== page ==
I think the pandemic has brought up a lot of desires for different people, and I hope it has also brought clarity. For my part, I have realized the vitality of movement in my every day life, and not only movement, but expressive movement. Movement as art, as practice and performance, even if the performance is just me alone in my living room, sliding around in my socks on the wooden floor. Even if the performance is just for myself and all the selves I’ve been that have led me here.
    I know I’ve written about dance before, most probably when I started pole dancing in 2014. I’ve continued to take classes but have largely focused on strength and flexibility work, while mostly ignoring the “dance” part. During this past year, I’ve started wanting to  understand the dance side better, to be able to incorporate some less intense, more flowy movement between bouts of hanging upside down.
    Sighted dancers have tried to teach me choreography over the years. I have tried to learn, and seemingly have mostly not been successful, at least in a visual “look like everyone else” way. Looking like everyone else was very important to me as a kid in tap dance class, and as a highschooler in show choir. To be frank, I think it was important for my instructors, too. As an adult dancer, who isn’t competing or trying to prove myself to my peers, I’ve come to rethink the idea that I need to look like everyone else. Why? I’m not everyone else, so what’s the point of hiding that?
   A few months ago, I heard a podcast interview with Krishna Washburn, a blind ballet dancer who teaches beginner ballet to adults. Her project, called the Dark Room, consists of a beginner class and a mixed level class, taught over Zoom, our pandemic overlord. Both of her classes are free, as a nod to blind communities generally being unemployed or underemployed. I was so thrilled at the prospect of learning dance from a blind instructor so I signed up for the next 8-week beginner session.
    That was in May. Now, I’m in my fourth month of mixed level class and my mind is busy memorizing French words for new movements I have never asked my body to do before. I’m completely in awe of professional ballet dancers: the total body awareness required in every move, and I’m just doing very beginner dancing! Truthfully, I’m in awe of Krishna, who describes body positions and steps through the tilt and balance of the body. The angles of the arms and transfer of weight. The energy flowing in a diagonal line from outstretched fingertips to an outstretched leg. I feel free to move in my own way, at my own pace, without worrying about anyone watching me. One of the great advantages of all of us being blind!
    I know Krishna puts intensive time and work into designing her classes. Each piece we dance, she says, can take 15 hours to choreograph and memorize. We have new pieces every two weeks, and a rotating collection of units focused on families of movement. We all love her and love the blatantly obvious care she puts into our classes. Last week, a fellow student was thanking her for her dedication to us, as happened fairly regularly at the end of class, and sharing some not so positive experiences he’d had in other dance classes. Krishna listened, said thank you, and then said, “I do this work because all of you deserve the very best. Truly, in this world, you deserve the best teacher and the best classes, ones that center your needs.” It might sound disingenuous, but I felt near tears when she said that. I had never heard anyone say it with such conviction, that I, as a blind person, deserve the best. If I’m being honest, a part of me still thinks I deserve whatever crumbs a visual society can sprinkle my way. If I get 50 percent of the same experience with something as a sighted person does, I’m made to believe that is “good” and “progressive.” If I feel a little less on the outside and a little more included, it’s time to celebrate and claim we’ve done all we can. And here’s Krishna, working her ass off for her blind adult students, because we deserve the very best. My only hope is that we can give her all the grace, love, and support that she deserves, too.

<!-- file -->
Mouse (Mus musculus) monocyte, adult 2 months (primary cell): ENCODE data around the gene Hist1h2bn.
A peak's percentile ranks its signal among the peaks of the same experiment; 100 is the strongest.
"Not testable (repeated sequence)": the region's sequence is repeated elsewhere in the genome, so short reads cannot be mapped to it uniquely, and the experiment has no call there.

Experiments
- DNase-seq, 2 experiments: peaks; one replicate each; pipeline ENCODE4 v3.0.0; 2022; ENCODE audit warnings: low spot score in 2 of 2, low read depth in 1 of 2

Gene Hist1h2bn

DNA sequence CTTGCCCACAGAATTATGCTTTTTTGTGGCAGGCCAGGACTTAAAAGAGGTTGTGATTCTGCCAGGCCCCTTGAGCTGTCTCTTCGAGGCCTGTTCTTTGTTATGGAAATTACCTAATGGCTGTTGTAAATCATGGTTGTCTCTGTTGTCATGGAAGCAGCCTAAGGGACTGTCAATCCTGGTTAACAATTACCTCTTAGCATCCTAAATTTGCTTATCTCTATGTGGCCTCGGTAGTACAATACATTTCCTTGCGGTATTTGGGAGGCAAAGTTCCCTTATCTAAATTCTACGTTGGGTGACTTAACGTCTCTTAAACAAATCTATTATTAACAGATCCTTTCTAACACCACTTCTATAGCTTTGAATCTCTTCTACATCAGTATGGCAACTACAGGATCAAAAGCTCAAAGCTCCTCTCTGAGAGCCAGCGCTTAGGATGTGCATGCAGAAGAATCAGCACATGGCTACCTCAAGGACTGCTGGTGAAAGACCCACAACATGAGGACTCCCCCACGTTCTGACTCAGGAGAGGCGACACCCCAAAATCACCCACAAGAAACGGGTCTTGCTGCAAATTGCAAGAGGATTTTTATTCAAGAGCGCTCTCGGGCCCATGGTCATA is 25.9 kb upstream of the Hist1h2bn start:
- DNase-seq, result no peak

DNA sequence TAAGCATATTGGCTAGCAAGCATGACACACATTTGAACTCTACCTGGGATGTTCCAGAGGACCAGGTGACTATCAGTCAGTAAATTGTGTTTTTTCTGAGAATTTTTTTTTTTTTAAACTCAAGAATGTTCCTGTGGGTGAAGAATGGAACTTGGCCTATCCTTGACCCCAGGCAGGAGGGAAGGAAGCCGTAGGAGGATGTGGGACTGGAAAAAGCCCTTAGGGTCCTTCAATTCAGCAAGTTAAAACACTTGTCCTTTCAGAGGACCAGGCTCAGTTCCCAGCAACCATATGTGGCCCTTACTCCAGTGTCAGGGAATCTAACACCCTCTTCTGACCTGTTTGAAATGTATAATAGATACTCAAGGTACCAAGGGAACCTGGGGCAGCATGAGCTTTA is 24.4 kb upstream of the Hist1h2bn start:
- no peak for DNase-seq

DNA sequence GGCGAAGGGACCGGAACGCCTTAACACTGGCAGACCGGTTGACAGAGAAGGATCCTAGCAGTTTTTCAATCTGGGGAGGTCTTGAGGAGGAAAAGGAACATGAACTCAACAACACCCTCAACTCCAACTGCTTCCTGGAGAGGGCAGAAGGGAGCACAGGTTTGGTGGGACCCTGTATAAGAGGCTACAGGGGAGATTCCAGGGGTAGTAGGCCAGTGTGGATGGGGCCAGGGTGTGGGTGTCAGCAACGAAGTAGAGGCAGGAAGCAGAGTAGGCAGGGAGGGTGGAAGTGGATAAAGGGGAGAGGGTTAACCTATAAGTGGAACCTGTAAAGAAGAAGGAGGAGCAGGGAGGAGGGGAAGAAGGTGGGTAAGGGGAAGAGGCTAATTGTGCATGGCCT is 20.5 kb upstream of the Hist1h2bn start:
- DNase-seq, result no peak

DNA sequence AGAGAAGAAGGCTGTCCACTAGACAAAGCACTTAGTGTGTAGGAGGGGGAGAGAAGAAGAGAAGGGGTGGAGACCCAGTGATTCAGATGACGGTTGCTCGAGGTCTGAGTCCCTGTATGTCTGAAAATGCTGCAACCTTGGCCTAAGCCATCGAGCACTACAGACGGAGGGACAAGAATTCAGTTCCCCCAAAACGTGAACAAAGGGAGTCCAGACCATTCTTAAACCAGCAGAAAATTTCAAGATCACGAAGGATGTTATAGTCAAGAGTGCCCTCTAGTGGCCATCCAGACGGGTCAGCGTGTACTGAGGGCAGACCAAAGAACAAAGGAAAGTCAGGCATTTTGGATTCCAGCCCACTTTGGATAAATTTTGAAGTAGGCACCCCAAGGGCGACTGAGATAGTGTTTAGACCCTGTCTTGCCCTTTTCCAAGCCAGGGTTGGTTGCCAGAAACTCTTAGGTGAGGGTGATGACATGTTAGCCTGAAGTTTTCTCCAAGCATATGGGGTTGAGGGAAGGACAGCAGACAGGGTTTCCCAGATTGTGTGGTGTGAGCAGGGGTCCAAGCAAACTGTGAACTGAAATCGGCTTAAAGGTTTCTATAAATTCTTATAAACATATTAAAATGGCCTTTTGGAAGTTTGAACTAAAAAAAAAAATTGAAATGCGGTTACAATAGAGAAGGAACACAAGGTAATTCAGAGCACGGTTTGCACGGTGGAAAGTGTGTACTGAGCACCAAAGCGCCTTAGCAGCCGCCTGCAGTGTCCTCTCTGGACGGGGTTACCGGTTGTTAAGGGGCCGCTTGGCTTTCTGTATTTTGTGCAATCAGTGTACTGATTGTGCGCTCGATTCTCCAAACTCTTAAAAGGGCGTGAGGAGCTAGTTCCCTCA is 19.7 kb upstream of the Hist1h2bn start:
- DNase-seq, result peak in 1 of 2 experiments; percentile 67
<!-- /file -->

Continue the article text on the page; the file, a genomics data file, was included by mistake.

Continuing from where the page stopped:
4 thoughts on “Dark Room Dancing

  1. This is fantastic and I love everything about it! Especially the idea (that I’m taking from your commentary) of loving to do something simple and fully because you love to do it . . . and that’s enough of a great reason!! Thank you!

  2. I love that you have found this experience for yourself! What a marvelous woman! I have always admired your willingness to risk. Now regarding show choir, the only reason there was so much “badgering” about matching everyone else is because that’s one of the points of the visual – for good or for bad (and it was much less important in the earlier days of the activity). And we weren’t going to put up a sign that said, “Cut us some slack – we have a blind performer.” And now I think maybe announcing “otherness” should be a good thing – to show that possibilities exist that people might not have considered. Anyway, enough philosophy – I’m thrilled for you to be dancing on your own terms. Stay well.

  3. You deserve what everyone else deserves. I’m glad for this class for you and for us, I’m glad for your words and insight!

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